Shown in FIG. 1 is a continuous tubular inner PTFE body 2 which may form one of the layers of the multilayer graft. The braided tubular body is formed by wrapping a PTFE sheet 4 around a mandrel (not shown), to form a tubular body with a seam 6 longitudinally therealong. The seam in the tube may be bonded thermally, adhesively, or with the use of a polymeric solution. It may be fully or partially bonded. Furthermore, the tube may consist of one single layer of the wrap as shown in FIG. 1, or it may consist of multiple windings of the PTFE sheet around the longitudinal axial to create a multi-layer inner tube.
While in the preferred embodiment, tubular body 2 is formed from a wrapped PTFE sheet, tubes of extruded PTFE may be used to form the continuous inner tubular body of the present invention.
Continuous, as used herein, refers to a tubular structure whose surface extends substantially uninterrupted throughout the longitudinal length thereof. In the case of an extruded tube, the tubular structure is completely uninterrupted. In the case of a sheet formed tube there are no transverse interruptions. As is known in the art, a substantially uninterrupted tubular structure exhibits enhanced strength and sealing properties when used as a vascular graft.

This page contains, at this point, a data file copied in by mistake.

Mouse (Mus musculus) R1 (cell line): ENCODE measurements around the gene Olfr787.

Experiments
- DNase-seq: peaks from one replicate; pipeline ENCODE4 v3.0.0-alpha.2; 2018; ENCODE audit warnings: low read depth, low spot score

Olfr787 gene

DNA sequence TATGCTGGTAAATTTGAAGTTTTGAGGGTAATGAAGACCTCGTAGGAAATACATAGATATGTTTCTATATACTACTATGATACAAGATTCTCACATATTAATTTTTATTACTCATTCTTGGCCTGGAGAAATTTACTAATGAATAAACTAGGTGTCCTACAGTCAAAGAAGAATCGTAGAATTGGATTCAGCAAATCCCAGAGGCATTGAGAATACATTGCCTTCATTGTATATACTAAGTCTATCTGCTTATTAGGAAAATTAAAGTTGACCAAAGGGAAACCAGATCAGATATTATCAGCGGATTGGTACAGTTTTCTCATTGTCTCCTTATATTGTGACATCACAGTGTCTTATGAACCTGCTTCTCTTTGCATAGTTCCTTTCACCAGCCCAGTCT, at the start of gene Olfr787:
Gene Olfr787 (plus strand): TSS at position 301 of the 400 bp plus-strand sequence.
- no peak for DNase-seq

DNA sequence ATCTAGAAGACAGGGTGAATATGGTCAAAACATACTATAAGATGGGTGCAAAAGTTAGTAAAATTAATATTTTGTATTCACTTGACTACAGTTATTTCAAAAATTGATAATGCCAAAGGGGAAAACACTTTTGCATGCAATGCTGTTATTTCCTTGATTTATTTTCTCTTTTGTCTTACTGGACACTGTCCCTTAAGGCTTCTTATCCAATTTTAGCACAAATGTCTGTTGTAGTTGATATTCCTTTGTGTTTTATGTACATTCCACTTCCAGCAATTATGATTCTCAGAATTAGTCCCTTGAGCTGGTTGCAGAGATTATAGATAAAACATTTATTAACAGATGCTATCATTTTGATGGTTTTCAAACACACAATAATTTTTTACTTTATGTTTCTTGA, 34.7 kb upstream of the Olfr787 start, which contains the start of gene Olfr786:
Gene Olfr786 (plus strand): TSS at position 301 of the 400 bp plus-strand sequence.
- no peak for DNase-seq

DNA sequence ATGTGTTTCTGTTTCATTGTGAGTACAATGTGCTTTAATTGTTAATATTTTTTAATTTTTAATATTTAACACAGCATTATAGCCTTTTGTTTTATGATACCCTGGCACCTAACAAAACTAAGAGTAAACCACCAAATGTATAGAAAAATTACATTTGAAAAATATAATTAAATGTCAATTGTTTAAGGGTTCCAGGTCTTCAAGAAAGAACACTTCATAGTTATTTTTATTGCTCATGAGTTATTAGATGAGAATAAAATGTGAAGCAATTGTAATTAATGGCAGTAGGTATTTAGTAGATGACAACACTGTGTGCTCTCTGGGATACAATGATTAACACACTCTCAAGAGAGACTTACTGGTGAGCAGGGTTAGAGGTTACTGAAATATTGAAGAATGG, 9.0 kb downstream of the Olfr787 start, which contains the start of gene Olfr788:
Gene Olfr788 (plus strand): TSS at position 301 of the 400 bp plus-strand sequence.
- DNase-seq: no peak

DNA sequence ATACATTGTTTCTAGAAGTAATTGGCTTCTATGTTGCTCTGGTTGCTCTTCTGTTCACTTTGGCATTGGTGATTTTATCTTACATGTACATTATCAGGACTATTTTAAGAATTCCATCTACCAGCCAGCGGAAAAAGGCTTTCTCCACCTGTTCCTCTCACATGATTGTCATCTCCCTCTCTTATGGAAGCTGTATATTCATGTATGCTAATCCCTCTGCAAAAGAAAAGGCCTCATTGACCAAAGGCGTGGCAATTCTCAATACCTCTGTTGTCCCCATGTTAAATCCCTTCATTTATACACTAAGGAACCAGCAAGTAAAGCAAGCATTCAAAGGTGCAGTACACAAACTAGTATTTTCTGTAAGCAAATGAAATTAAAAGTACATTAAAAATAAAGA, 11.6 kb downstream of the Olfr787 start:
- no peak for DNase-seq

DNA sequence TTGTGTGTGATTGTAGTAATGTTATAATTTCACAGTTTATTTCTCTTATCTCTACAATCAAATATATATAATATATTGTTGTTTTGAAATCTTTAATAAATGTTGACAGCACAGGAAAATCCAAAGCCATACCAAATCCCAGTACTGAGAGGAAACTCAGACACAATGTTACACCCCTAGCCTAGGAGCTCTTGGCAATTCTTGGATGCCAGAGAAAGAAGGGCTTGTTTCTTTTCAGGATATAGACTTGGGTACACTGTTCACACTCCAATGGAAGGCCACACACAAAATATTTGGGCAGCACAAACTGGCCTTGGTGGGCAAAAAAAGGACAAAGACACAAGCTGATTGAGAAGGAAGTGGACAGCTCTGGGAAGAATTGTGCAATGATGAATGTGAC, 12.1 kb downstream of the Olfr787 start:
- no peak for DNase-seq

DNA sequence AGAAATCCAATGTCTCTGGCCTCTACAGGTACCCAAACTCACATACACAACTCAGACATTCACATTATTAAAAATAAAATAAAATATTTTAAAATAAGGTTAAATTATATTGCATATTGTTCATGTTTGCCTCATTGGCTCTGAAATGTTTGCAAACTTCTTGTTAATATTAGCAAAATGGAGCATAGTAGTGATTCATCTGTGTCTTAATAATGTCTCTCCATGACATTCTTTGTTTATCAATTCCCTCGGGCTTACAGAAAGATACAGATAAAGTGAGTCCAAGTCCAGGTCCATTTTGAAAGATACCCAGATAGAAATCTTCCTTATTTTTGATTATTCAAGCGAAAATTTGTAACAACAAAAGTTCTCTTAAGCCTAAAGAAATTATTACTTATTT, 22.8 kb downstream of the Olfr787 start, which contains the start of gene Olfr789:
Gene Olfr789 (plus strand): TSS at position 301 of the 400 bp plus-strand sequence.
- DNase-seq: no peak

FIG. 2 depicts an assembly strip 8 for forming a composite stent/graft prosthesis 11 according to the present invention. The assembly strip 8 comprises a planar graft strip 10 and a radially deformable support structure such as planar stent 12 in this embodiment, an undulating wire stent 14. Distensible, as used herein, refers to a stent which may be expanded and contracted radially. The stent 12 may be temporarily fastened to the strip, or simply assembled therewith. The composite prosthesis 11 is made by wrapping the assembly strip about a tubular inner PTFE body 2, and securing the graft strip directly to the tubular graft body. As shown in FIG. 2A, preferably the strip is wound helically around the tubular inner body 2. One preferred construction for assembly strip 8 is shown and described in commonly assigned U.S. patent application, entitled “Helically Formed Stent/Graft Assembly” and filed at even date herewith. This application is incorporated by reference herein. In an alternate construction depicted in FIG. 2B, individual assembly strips, 8′, are joined at seams 6′ in an annular fashion to form a plurality of spaced apart stent/graft covers over tubular body 2.
As shown in the drawings, particularly FIGS. 2, 2A and 2B, the strip 8 is applied in such a manner that the wire stent 14 is disposed in direct contact with the inner tubular 2. This forms a low profile configuration of a stent positioned directly between single layers of PTFE material.
Various stent types and stent constructions may be employed in the invention. Among the various stents useful include, without limitation, self-expanding stents and balloon expandable extents. The stents may be capable of radially contracting, as well, and in this sense can best be described as radially distensible or deformable. Self-expanding stents include those that have a spring-like action which causes the stent to radially expand, or stents which expand due to the memory properties of the stent material for a particular configuration at a certain temperature. Nitinol is one material which has the ability to perform well while both in spring-like mode, as well as in a memory mode based on temperature. Other materials are of course contemplated, such as stainless steel, platinum, gold, titanium and other bicompatible metals, as well as polymeric stents.